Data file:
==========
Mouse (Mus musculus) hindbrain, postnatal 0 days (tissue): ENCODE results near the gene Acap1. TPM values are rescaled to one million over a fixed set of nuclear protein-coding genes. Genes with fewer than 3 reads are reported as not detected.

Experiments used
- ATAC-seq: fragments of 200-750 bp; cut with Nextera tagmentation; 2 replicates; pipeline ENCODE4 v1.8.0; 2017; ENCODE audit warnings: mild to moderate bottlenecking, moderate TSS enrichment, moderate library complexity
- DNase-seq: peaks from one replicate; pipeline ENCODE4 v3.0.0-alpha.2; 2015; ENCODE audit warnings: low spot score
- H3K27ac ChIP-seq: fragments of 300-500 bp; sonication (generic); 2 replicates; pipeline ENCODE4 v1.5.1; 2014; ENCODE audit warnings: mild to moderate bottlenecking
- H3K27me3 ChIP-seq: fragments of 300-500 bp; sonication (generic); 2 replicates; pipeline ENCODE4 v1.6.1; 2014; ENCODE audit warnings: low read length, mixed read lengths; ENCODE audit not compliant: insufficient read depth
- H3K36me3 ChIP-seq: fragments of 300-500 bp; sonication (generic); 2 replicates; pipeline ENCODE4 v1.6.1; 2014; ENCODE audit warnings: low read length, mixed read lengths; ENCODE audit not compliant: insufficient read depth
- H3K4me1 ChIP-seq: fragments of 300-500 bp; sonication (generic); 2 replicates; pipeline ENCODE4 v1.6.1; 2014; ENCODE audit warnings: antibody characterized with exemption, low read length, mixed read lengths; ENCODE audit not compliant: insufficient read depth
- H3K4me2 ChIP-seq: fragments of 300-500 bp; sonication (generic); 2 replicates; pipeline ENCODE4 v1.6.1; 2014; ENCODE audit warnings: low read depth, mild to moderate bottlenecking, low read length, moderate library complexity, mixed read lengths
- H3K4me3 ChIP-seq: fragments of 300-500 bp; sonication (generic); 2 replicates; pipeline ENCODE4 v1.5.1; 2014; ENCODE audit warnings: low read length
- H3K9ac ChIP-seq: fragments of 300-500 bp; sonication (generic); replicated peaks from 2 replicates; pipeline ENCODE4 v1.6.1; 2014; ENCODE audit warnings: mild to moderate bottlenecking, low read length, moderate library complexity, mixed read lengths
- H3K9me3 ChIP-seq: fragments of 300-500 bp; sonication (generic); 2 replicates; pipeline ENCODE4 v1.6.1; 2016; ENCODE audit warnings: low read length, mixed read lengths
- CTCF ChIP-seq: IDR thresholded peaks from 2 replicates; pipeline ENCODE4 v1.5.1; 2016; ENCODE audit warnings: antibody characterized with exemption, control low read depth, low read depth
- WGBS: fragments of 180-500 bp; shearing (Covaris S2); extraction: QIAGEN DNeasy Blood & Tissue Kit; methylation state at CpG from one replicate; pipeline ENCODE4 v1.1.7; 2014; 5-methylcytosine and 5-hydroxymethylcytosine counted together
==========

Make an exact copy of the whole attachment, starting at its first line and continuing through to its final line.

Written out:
Mouse (Mus musculus) hindbrain, postnatal 0 days (tissue): ENCODE results near the gene Acap1. TPM values are rescaled to one million over a fixed set of nuclear protein-coding genes. Genes with fewer than 3 reads are reported as not detected.

Experiments used
- ATAC-seq: fragments of 200-750 bp; cut with Nextera tagmentation; 2 replicates; pipeline ENCODE4 v1.8.0; 2017; ENCODE audit warnings: mild to moderate bottlenecking, moderate TSS enrichment, moderate library complexity
- DNase-seq: peaks from one replicate; pipeline ENCODE4 v3.0.0-alpha.2; 2015; ENCODE audit warnings: low spot score
- H3K27ac ChIP-seq: fragments of 300-500 bp; sonication (generic); 2 replicates; pipeline ENCODE4 v1.5.1; 2014; ENCODE audit warnings: mild to moderate bottlenecking
- H3K27me3 ChIP-seq: fragments of 300-500 bp; sonication (generic); 2 replicates; pipeline ENCODE4 v1.6.1; 2014; ENCODE audit warnings: low read length, mixed read lengths; ENCODE audit not compliant: insufficient read depth
- H3K36me3 ChIP-seq: fragments of 300-500 bp; sonication (generic); 2 replicates; pipeline ENCODE4 v1.6.1; 2014; ENCODE audit warnings: low read length, mixed read lengths; ENCODE audit not compliant: insufficient read depth
- H3K4me1 ChIP-seq: fragments of 300-500 bp; sonication (generic); 2 replicates; pipeline ENCODE4 v1.6.1; 2014; ENCODE audit warnings: antibody characterized with exemption, low read length, mixed read lengths; ENCODE audit not compliant: insufficient read depth
- H3K4me2 ChIP-seq: fragments of 300-500 bp; sonication (generic); 2 replicates; pipeline ENCODE4 v1.6.1; 2014; ENCODE audit warnings: low read depth, mild to moderate bottlenecking, low read length, moderate library complexity, mixed read lengths
- H3K4me3 ChIP-seq: fragments of 300-500 bp; sonication (generic); 2 replicates; pipeline ENCODE4 v1.5.1; 2014; ENCODE audit warnings: low read length
- H3K9ac ChIP-seq: fragments of 300-500 bp; sonication (generic); replicated peaks from 2 replicates; pipeline ENCODE4 v1.6.1; 2014; ENCODE audit warnings: mild to moderate bottlenecking, low read length, moderate library complexity, mixed read lengths
- H3K9me3 ChIP-seq: fragments of 300-500 bp; sonication (generic); 2 replicates; pipeline ENCODE4 v1.6.1; 2016; ENCODE audit warnings: low read length, mixed read lengths
- CTCF ChIP-seq: IDR thresholded peaks from 2 replicates; pipeline ENCODE4 v1.5.1; 2016; ENCODE audit warnings: antibody characterized with exemption, control low read depth, low read depth
- WGBS: fragments of 180-500 bp; shearing (Covaris S2); extraction: QIAGEN DNeasy Blood & Tissue Kit; methylation state at CpG from one replicate; pipeline ENCODE4 v1.1.7; 2014; 5-methylcytosine and 5-hydroxymethylcytosine counted together